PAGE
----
A group of civil rights attorneys initiated a united legal challenge Thursday against Gov. J.B. Pritzker and the Illinois Department of Corrections, demanding the immediate release of Illinois prisoners vulnerable to the coronavirus.

The endeavor includes a proposed class-action lawsuit filed Thursday morning in federal court that names Pritzker and Rob Jeffreys, acting director of the Illinois Department of Corrections, as defendants.

Ten IDOC prisoners are named as plaintiffs in the federal filing.

“To effectively prevent the continued spread of the COVID-19 infection in prison communities, the state must take urgent steps to release, furlough, or transfer to home detention all that qualify under the law, and particularly those who are elderly and medically vulnerable,” the suit claims.

The complaint also alleges the state of “not acting with sufficient urgency” and urges judicial intervention because “people are going to die unnecessarily.”

Inmates who are “elderly and medically vulnerable, and those with pathways to release, must be released now,” the suit states.

Attorneys have also promised a federal habeas corpus action and a direct petition to be filed with the Illinois Supreme Court.

Thursday’s suit comes after public health officials on Monday announced the death of an inmate from COVID-19. The inmate was housed at the Stateville Correctional Center in Crest Hill.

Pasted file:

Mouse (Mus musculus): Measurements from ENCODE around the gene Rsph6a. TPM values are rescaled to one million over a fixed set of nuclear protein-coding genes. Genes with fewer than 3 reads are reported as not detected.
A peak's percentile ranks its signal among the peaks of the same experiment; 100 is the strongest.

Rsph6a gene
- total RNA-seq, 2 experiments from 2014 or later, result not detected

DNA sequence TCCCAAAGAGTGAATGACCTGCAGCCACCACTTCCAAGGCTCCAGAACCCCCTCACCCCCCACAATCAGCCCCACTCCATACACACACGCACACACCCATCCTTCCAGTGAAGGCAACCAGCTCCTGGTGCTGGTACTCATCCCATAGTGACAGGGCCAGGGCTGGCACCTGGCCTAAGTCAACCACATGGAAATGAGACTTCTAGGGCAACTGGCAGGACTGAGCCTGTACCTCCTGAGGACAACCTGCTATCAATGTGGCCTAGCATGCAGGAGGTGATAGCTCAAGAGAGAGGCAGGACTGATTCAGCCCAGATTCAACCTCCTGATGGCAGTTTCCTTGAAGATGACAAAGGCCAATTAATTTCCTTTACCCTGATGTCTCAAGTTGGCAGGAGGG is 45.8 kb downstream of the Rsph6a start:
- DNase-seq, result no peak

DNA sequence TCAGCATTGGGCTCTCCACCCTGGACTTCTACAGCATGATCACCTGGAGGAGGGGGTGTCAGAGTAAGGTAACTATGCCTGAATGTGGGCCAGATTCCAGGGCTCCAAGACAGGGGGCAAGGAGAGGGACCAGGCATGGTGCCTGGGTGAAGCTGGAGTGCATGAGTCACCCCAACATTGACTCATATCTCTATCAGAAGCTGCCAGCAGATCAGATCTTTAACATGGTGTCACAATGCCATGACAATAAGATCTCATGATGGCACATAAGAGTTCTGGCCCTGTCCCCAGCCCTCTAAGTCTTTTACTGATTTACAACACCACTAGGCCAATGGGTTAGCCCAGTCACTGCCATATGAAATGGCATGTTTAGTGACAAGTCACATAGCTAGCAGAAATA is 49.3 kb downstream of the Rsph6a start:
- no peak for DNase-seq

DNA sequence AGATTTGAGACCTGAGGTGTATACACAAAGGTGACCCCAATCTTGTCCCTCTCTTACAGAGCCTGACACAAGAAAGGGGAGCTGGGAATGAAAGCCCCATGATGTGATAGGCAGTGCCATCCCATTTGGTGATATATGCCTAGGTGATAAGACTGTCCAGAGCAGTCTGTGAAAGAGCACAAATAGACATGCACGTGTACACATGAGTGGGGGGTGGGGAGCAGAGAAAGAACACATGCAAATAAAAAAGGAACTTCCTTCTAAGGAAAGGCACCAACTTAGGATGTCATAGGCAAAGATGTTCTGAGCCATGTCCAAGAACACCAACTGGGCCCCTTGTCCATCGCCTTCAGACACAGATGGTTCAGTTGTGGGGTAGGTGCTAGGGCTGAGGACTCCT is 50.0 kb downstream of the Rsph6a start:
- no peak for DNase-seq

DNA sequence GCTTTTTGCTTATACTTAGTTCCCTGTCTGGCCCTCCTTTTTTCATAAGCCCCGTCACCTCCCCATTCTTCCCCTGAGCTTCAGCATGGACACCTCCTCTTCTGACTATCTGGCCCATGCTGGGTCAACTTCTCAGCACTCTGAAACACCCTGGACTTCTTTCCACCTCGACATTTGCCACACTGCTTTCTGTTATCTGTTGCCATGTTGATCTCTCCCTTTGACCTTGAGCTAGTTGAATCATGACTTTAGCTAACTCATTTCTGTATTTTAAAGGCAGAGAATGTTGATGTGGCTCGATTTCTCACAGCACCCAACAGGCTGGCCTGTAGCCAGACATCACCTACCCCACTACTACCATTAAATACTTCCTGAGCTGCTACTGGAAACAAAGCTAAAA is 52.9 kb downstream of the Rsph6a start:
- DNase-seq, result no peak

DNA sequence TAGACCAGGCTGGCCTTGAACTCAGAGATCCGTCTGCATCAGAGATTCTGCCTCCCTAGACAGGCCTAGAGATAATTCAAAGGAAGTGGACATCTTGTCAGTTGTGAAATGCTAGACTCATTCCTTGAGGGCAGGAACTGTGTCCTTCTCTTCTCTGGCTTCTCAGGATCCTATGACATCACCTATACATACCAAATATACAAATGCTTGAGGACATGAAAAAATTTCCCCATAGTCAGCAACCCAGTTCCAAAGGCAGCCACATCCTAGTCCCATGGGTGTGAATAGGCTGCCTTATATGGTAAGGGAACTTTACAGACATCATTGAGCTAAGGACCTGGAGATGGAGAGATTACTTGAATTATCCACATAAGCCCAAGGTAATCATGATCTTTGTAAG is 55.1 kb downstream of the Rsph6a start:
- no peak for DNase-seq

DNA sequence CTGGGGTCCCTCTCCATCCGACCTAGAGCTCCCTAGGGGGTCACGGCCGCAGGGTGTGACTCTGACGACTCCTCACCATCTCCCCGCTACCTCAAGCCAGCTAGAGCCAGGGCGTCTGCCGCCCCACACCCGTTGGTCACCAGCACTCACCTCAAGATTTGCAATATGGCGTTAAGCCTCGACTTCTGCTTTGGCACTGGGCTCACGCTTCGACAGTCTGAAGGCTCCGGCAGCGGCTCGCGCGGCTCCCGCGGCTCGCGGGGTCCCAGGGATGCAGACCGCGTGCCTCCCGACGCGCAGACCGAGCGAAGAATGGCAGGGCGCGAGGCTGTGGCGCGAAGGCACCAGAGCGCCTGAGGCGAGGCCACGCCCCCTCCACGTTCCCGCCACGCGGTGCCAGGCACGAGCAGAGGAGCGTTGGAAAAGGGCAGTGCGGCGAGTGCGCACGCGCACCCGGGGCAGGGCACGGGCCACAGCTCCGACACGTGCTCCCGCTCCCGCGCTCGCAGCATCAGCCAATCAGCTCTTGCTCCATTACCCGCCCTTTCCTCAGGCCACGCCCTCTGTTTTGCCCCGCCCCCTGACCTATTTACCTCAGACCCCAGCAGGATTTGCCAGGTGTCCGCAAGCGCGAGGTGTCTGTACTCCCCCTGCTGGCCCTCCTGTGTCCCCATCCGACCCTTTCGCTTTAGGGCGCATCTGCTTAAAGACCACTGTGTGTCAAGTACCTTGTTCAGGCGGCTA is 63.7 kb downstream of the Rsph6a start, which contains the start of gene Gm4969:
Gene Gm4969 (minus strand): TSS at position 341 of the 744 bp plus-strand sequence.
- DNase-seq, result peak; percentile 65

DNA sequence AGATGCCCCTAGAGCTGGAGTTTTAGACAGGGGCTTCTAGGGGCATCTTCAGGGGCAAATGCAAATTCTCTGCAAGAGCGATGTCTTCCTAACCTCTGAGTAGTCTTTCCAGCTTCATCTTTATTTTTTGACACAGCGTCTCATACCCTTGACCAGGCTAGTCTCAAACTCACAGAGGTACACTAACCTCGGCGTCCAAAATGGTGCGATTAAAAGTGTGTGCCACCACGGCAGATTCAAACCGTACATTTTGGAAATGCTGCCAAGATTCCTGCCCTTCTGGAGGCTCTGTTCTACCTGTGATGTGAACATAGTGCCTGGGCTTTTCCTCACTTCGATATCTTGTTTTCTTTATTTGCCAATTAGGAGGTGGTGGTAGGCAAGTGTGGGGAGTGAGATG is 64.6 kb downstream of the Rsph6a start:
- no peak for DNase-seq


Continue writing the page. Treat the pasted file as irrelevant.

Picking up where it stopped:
“Stateville’s reality might have been avoided if the Governor and IDOC had acted with the urgency and scope required to mitigate the oncoming harm,” the suit claims. “Instead, IDOC has continued to house thousands of elderly, disabled, and medically vulnerable prisoners who could be released, many of whom are approaching their release dates and have homes in which they could more safely quarantine.”

At his daily afternoon press conference on Tuesday, Pritzker said the IDOC is reviewing inmate histories “to prioritize the release of older and more vulnerable residents while ensuring public safety.”

Pritzker added that nearly 300 female and low-level offenders were released that afternoon.

“We’re working hard to balance the need to free up as much space in our prisons as possible with making sure that we’re not releasing those who may pose a risk to their communities,” Pritzker said Tuesday.

As of Thursday morning, there were 77 confirmed cases of the virus — 52 inmates and 25 staff members — across seven state correctional facilities, according to the IDOC’s website.

Attorneys and advocates involved in the suits include Sheila A. Bedi, Luke Fernbach, Emily M. Grant and Terah Tollner of the Community Justice Civil Rights Clinic; Vanessa del Valle of the Roderick and Solange MacArthur Justice Center; Jennifer Soble of the Illinois Prison Project; Alan Mills and Elizabeth Mazur of the Uptown People’s Law Center; Sarah Grady of Loevy & Loevy; and Amanda Antholt of Equip for Equality.

This case is James Money, et al. v. J.B. Pritzker, et al. 20 C 02093.